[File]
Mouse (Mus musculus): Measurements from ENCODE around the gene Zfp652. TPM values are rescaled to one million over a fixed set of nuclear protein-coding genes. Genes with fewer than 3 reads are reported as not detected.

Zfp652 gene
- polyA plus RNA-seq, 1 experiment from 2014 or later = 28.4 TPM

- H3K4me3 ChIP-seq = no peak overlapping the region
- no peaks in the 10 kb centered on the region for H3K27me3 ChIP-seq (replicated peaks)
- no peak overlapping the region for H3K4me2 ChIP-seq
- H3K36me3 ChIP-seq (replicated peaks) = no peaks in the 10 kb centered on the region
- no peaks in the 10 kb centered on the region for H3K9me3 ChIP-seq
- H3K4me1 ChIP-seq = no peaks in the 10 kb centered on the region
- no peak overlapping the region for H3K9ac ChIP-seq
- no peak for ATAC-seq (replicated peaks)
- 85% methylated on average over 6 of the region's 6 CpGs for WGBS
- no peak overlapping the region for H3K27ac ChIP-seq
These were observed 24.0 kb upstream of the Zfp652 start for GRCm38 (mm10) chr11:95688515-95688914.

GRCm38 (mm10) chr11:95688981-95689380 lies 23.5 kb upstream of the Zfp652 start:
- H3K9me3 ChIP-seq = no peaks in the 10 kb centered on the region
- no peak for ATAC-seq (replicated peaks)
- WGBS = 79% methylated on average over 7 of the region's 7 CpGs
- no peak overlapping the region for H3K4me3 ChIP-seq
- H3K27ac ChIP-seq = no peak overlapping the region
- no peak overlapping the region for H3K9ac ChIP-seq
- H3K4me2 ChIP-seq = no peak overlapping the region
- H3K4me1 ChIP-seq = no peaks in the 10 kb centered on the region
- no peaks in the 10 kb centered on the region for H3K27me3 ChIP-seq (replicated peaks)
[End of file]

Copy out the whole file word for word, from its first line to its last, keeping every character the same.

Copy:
Mouse (Mus musculus): Measurements from ENCODE around the gene Zfp652. TPM values are rescaled to one million over a fixed set of nuclear protein-coding genes. Genes with fewer than 3 reads are reported as not detected.

Zfp652 gene
- polyA plus RNA-seq, 1 experiment from 2014 or later = 28.4 TPM

- H3K4me3 ChIP-seq = no peak overlapping the region
- no peaks in the 10 kb centered on the region for H3K27me3 ChIP-seq (replicated peaks)
- no peak overlapping the region for H3K4me2 ChIP-seq
- H3K36me3 ChIP-seq (replicated peaks) = no peaks in the 10 kb centered on the region
- no peaks in the 10 kb centered on the region for H3K9me3 ChIP-seq
- H3K4me1 ChIP-seq = no peaks in the 10 kb centered on the region
- no peak overlapping the region for H3K9ac ChIP-seq
- no peak for ATAC-seq (replicated peaks)
- 85% methylated on average over 6 of the region's 6 CpGs for WGBS
- no peak overlapping the region for H3K27ac ChIP-seq
These were observed 24.0 kb upstream of the Zfp652 start for GRCm38 (mm10) chr11:95688515-95688914.

GRCm38 (mm10) chr11:95688981-95689380 lies 23.5 kb upstream of the Zfp652 start:
- H3K9me3 ChIP-seq = no peaks in the 10 kb centered on the region
- no peak for ATAC-seq (replicated peaks)
- WGBS = 79% methylated on average over 7 of the region's 7 CpGs
- no peak overlapping the region for H3K4me3 ChIP-seq
- H3K27ac ChIP-seq = no peak overlapping the region
- no peak overlapping the region for H3K9ac ChIP-seq
- H3K4me2 ChIP-seq = no peak overlapping the region
- H3K4me1 ChIP-seq = no peaks in the 10 kb centered on the region
- no peaks in the 10 kb centered on the region for H3K27me3 ChIP-seq (replicated peaks)